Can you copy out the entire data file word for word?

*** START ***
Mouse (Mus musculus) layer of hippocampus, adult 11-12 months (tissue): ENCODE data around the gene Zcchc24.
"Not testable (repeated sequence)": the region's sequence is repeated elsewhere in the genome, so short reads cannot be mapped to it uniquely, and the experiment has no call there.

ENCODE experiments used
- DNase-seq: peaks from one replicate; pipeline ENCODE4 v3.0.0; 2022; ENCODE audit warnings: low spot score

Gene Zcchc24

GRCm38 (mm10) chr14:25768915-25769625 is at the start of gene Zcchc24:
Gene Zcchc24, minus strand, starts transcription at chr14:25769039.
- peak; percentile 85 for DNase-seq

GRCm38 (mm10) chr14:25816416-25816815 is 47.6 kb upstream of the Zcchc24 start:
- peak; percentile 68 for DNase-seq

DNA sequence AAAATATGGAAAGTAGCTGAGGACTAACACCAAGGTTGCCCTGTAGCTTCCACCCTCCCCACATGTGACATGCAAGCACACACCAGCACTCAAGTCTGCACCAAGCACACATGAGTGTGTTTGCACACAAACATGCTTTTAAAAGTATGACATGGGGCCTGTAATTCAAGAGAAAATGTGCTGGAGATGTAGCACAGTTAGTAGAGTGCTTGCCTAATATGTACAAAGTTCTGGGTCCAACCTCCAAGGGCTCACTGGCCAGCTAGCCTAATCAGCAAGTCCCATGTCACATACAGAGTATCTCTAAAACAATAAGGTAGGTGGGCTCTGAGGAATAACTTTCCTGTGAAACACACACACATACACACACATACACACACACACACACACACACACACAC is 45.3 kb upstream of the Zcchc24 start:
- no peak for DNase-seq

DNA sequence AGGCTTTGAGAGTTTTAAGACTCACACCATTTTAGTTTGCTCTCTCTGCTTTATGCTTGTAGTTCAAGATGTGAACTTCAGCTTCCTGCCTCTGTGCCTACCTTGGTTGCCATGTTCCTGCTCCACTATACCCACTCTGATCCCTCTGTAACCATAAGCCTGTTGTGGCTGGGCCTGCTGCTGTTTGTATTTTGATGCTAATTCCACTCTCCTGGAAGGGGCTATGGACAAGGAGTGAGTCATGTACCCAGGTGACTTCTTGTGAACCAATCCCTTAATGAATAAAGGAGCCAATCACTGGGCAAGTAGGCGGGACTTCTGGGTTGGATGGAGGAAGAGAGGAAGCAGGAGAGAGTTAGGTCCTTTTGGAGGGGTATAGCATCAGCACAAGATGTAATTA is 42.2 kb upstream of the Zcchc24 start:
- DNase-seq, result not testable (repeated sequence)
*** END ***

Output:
Mouse (Mus musculus) layer of hippocampus, adult 11-12 months (tissue): ENCODE data around the gene Zcchc24.
"Not testable (repeated sequence)": the region's sequence is repeated elsewhere in the genome, so short reads cannot be mapped to it uniquely, and the experiment has no call there.

ENCODE experiments used
- DNase-seq: peaks from one replicate; pipeline ENCODE4 v3.0.0; 2022; ENCODE audit warnings: low spot score

Gene Zcchc24

GRCm38 (mm10) chr14:25768915-25769625 is at the start of gene Zcchc24:
Gene Zcchc24, minus strand, starts transcription at chr14:25769039.
- peak; percentile 85 for DNase-seq

GRCm38 (mm10) chr14:25816416-25816815 is 47.6 kb upstream of the Zcchc24 start:
- peak; percentile 68 for DNase-seq

DNA sequence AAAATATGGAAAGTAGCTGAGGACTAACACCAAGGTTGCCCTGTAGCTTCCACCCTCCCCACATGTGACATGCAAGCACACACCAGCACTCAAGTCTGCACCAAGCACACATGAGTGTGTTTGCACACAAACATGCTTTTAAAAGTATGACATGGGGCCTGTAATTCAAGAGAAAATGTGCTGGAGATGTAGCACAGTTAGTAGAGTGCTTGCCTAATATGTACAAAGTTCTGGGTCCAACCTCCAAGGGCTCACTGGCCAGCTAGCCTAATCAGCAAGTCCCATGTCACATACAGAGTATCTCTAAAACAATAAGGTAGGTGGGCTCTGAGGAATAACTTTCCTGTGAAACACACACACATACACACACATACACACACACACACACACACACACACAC is 45.3 kb upstream of the Zcchc24 start:
- no peak for DNase-seq

DNA sequence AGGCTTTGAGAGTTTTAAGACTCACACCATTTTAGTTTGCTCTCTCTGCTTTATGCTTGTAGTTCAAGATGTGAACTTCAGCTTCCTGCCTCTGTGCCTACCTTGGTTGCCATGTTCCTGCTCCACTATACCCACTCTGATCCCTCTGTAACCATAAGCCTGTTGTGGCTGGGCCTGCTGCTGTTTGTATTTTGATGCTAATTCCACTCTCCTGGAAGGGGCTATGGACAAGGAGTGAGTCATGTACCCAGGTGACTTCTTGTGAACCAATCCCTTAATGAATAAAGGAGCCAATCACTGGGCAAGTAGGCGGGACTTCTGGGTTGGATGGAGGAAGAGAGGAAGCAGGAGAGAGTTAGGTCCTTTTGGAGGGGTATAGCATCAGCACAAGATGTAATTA is 42.2 kb upstream of the Zcchc24 start:
- DNase-seq, result not testable (repeated sequence)